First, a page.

Fri Feb 20, 2015 6:04 am

As for the jet with the slowest rate of climb, the A340-200 should come in in first place.
In the late 90s I lived right under the flightpath many planes took, when they took off in FRA bound for Canada or the US.
Back then I had a scanner und I used to listen to the COLA-Sector of the ATC in Düsseldorf. Usually the flights would call in between FL 160 and FL 200 when they were handed over to Düsseldorf. The A342 of LH usually called in at FL120. There was a fix right on the dutch-german border which had a mandatory crossing altitude of FL280, iirc. Unable to make it at FL280, the A342 were often crossing the fix well below FL280.

I remember an exchange between a rather snippy female controller and an 342 captain:
ATC: "LHXXX, confirm do you have an A330 or an 340?"
LHXXX (little bit confused): "Err, LH doesn´t have any A330. We have an A340-200!"
ATC: "Well then, would you mind firing up the other two engines and try to give me at least 500ft/min.Would be highly appreciated!"

By the way: Does anyone know how many A342 LH operated?
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qf2220
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Fri Feb 20, 2015 6:24 am

Just adding another story to the forum, but when I took a 744ER DFW-BNE, the takeoff roll was close to 60 seconds (normally ive counted around 45 seconds max and sometimes 30-35) and it seemed for the first 3 hours or so we were no more than FL100. To me that felt like the plane just couldn't get up any higher till it burned some fuel!
 
LH707330
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RE: Worst Climbing Long Range Quad?

Fri Feb 20, 2015 8:01 am

Quoting keuleatr72 (Reply 20):
As for the jet with the slowest rate of climb, the A340-200 should come in in first place.
In the late 90s I lived right under the flightpath many planes took, when they took off in FRA bound for Canada or the US.
Back then I had a scanner und I used to listen to the COLA-Sector of the ATC in Düsseldorf. Usually the flights would call in between FL 160 and FL 200 when they were handed over to Düsseldorf. The A342 of LH usually called in at FL120. There was a fix right on the dutch-german border which had a mandatory crossing altitude of FL280, iirc. Unable to make it at FL280, the A342 were often crossing the fix well below FL280.

I remember an exchange between a rather snippy female controller and an 342 captain:
ATC: "LHXXX, confirm do you have an A330 or an 340?"
LHXXX (little bit confused): "Err, LH doesn´t have any A330. We have an A340-200!"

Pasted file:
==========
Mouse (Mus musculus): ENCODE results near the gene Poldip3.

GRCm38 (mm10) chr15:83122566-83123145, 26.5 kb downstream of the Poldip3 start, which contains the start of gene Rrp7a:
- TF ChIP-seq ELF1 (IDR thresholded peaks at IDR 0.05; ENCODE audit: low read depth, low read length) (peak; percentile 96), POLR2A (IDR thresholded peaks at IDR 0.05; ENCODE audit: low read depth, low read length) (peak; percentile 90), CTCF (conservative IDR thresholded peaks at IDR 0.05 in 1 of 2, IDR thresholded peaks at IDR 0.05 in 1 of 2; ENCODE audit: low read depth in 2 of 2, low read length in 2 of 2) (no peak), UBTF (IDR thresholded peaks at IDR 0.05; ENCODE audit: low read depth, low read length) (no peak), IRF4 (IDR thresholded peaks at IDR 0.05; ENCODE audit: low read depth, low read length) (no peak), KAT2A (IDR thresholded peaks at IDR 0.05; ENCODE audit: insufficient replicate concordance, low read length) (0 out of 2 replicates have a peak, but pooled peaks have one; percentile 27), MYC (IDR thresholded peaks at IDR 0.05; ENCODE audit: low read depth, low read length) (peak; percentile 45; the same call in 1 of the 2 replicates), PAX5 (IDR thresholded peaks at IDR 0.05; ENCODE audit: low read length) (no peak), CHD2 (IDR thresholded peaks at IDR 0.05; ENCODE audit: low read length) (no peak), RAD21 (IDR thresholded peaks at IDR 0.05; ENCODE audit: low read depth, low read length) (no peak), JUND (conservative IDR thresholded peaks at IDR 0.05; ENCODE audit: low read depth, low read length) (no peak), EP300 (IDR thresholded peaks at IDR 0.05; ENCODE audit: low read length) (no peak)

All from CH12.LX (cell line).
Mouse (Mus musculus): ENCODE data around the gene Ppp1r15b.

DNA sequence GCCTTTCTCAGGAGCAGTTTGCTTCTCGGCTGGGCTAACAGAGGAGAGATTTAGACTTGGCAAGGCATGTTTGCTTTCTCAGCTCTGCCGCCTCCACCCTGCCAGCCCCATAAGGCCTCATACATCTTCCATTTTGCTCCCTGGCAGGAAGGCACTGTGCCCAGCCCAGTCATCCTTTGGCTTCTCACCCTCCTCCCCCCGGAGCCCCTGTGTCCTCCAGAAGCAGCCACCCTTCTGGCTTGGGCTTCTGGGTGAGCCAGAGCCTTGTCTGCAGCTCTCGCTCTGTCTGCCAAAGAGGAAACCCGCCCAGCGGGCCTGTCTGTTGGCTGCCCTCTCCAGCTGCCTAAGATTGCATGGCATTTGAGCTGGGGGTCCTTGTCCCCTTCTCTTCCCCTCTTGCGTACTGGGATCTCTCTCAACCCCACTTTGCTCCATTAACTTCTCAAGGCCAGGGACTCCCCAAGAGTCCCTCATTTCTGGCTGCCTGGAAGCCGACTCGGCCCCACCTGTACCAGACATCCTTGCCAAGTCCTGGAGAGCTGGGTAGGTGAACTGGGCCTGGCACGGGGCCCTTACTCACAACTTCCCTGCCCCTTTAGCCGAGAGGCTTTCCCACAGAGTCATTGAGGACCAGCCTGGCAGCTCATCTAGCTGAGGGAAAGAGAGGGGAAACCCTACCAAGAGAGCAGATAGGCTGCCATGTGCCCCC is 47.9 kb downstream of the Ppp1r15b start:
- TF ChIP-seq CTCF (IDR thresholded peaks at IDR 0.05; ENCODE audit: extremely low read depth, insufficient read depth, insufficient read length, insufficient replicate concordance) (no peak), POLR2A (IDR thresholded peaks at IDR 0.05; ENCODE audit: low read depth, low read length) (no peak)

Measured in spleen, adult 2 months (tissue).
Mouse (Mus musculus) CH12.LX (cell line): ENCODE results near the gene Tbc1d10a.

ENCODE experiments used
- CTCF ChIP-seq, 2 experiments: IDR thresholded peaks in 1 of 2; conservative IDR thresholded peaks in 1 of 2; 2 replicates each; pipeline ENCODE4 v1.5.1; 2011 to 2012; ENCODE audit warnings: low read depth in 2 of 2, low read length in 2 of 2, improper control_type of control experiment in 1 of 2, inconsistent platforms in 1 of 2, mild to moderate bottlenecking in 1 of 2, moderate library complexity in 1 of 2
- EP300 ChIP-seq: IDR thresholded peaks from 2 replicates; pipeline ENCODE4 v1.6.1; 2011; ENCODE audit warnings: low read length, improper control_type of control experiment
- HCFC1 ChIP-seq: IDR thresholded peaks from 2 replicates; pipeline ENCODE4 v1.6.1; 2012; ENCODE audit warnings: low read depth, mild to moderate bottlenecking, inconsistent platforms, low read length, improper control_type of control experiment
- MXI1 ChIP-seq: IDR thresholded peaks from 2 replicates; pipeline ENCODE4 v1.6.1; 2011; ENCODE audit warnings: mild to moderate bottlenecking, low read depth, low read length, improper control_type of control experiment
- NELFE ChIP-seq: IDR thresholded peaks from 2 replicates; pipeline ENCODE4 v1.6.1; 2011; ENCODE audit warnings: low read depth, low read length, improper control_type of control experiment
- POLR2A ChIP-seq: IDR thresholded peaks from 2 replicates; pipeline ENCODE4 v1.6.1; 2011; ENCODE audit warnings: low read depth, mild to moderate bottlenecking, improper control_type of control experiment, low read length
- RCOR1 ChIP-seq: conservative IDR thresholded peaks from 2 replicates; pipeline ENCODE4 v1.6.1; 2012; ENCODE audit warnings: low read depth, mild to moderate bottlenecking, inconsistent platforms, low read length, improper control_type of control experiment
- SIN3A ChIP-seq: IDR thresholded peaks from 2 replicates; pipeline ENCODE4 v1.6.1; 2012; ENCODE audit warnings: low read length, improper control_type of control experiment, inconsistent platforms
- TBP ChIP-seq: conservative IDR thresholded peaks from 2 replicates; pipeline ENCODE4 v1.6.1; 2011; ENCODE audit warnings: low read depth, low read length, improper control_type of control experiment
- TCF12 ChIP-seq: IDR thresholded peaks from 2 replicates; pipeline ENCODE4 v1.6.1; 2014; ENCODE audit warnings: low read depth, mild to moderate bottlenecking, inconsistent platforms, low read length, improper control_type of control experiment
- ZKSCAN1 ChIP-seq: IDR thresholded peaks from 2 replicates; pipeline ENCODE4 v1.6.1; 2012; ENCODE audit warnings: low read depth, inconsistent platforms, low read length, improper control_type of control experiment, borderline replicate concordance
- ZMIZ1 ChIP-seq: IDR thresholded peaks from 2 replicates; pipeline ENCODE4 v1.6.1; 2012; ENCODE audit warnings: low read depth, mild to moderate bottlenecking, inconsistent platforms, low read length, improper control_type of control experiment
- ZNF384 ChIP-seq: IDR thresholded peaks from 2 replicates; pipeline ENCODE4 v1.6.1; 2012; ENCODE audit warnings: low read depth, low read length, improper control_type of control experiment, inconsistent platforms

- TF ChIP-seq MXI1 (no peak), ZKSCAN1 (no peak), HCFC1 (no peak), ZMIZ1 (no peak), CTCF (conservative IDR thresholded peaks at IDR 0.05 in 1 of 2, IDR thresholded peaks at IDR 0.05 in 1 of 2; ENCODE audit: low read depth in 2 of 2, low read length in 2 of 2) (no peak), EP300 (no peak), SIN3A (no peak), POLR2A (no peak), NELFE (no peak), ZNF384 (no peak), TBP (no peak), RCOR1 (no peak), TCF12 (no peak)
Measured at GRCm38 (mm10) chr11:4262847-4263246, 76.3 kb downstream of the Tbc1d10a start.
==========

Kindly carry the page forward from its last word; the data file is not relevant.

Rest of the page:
ATC: "Well then, would you mind firing up the other two engines and try to give me at least 500ft/min.Would be highly appreciated!"

By the way: Does anyone know how many A342 LH operated?

That's a funny story, I've heard similar gags as well. I'd say the 343 would be worse because it weighs the same or more and has more drag because it's longer.

LH operated 6 A342s, D-AIBA-F. D-AIBA was painted in the early *A scheme for a while right before retirement in the early 2000s.
 
ArmitageShanks
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RE: Worst Climbing Long Range Quad?

Fri Feb 20, 2015 5:41 pm

Quoting audidudi (Reply 3):
My vote goes to the A342!

I flew on an RJ A342 and I was shocked at how slowly it seemed to climb.
 
SPREE34
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RE: Worst Climbing Long Range Quad?

Fri Feb 20, 2015 7:11 pm

Quoting AR385 (Reply 5):
The entire flight we never climbed above FL330

Why? Aircraft weight limited? Better winds at 330 vs the higher levels? Could be several real reasons.

Quoting LAX772LR (Reply 8):

The A343 gets a bad rap for this, but it's really undeserved.

IINM, most A343 operators operate with assumed temperature/FLEX takeoffs, to avoid engine wear. If you've got 10,000ft+ of runway, why rev the thing up any more than you have to?

Watch an A343 takeoff out of SXM, from a 7700ft runway, climb/bank past a mountain, and then fly 4200mi to France... and you'll change your mind. It's no 752, but it can hot-rod, if you want it to.

Great post. Well,.....except for debunking A.net myth, legend, personal bias..........

Quoting seabosdca (Reply 19):
I agree the A340-300 takes too much of a bad rap for this. It's got quite good hot and high performance when necessary.

"When necessary". Yup!
I don't understand everything I don't know about this.
 
strfyr51
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RE: Worst Climbing Long Range Quad?

Fri Feb 20, 2015 9:21 pm

Quoting 7673mech (Reply 15):
Of the three it would have to be the 747 classic.
The 330/340 family was the first that could take off and get clearance straight to cruise altitude.
Prior to this aircraft have to use a step clearance. Climb, level off, gain speed, climb, level off - etc.

***************************************************************************************************************************************

was that the airplane or ATC?? The Pilot contacts Departure control at around 1500' when heading for 5000' . At that time
Center will tell Him/Her to climb to and maintain the initial Cruise Altitude with the intention to climb again later.
And that is also why the Designation "Heavy" The A340 was no more able to climb to their final altitude than the 747 at MGWT.
Especially NOT with the CFM Engines!! Were that the Case they would NOT have needed or Built the A340-500 and A340-600.
Of course the A340 had already been Exposed by that time when a 777 En route climbed over them out of HKG and landed at LHR an hour ahead of them.
Which is why SQ Traded in their A340's for 777's to Boeing. Remeber that??
 
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crimsonchin
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RE: Worst Climbing Long Range Quad?

Fri Feb 20, 2015 9:26 pm

Quoting Moose135 (Reply 11):
The A340 doesn't climb - it gets into ground effect then relies on the curvature of the Earth...

I started lurking on Anet in 2006 iirc and I've been seeing this 'joke' since then.
 
LH707330
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RE: Worst Climbing Long Range Quad?

Sat Feb 21, 2015 1:06 am